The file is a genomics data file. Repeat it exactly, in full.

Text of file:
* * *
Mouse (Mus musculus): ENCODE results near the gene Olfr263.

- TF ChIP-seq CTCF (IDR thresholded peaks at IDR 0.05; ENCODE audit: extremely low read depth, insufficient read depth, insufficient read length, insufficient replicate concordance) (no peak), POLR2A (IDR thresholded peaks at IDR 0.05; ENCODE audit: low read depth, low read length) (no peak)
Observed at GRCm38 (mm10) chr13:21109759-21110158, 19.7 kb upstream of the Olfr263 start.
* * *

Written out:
Mouse (Mus musculus): ENCODE results near the gene Olfr263.

- TF ChIP-seq CTCF (IDR thresholded peaks at IDR 0.05; ENCODE audit: extremely low read depth, insufficient read depth, insufficient read length, insufficient replicate concordance) (no peak), POLR2A (IDR thresholded peaks at IDR 0.05; ENCODE audit: low read depth, low read length) (no peak)
Observed at GRCm38 (mm10) chr13:21109759-21110158, 19.7 kb upstream of the Olfr263 start.